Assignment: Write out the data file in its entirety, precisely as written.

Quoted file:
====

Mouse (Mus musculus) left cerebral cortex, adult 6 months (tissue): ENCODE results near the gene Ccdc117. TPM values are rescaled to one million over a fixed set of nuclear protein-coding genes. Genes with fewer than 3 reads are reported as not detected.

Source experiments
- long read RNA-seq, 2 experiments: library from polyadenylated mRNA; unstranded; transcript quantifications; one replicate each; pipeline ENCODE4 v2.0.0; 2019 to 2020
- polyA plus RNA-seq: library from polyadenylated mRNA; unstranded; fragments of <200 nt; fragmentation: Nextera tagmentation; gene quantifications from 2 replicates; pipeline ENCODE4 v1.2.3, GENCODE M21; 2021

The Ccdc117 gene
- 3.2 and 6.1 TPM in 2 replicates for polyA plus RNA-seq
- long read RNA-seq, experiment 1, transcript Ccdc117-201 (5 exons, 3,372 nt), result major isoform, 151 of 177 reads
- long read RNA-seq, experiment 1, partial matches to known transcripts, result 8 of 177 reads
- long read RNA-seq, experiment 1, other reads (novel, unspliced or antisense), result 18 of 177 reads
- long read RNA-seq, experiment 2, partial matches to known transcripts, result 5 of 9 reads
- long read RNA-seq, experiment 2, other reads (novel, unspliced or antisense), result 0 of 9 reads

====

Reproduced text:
Mouse (Mus musculus) left cerebral cortex, adult 6 months (tissue): ENCODE results near the gene Ccdc117. TPM values are rescaled to one million over a fixed set of nuclear protein-coding genes. Genes with fewer than 3 reads are reported as not detected.

Source experiments
- long read RNA-seq, 2 experiments: library from polyadenylated mRNA; unstranded; transcript quantifications; one replicate each; pipeline ENCODE4 v2.0.0; 2019 to 2020
- polyA plus RNA-seq: library from polyadenylated mRNA; unstranded; fragments of <200 nt; fragmentation: Nextera tagmentation; gene quantifications from 2 replicates; pipeline ENCODE4 v1.2.3, GENCODE M21; 2021

The Ccdc117 gene
- 3.2 and 6.1 TPM in 2 replicates for polyA plus RNA-seq
- long read RNA-seq, experiment 1, transcript Ccdc117-201 (5 exons, 3,372 nt), result major isoform, 151 of 177 reads
- long read RNA-seq, experiment 1, partial matches to known transcripts, result 8 of 177 reads
- long read RNA-seq, experiment 1, other reads (novel, unspliced or antisense), result 18 of 177 reads
- long read RNA-seq, experiment 2, partial matches to known transcripts, result 5 of 9 reads
- long read RNA-seq, experiment 2, other reads (novel, unspliced or antisense), result 0 of 9 reads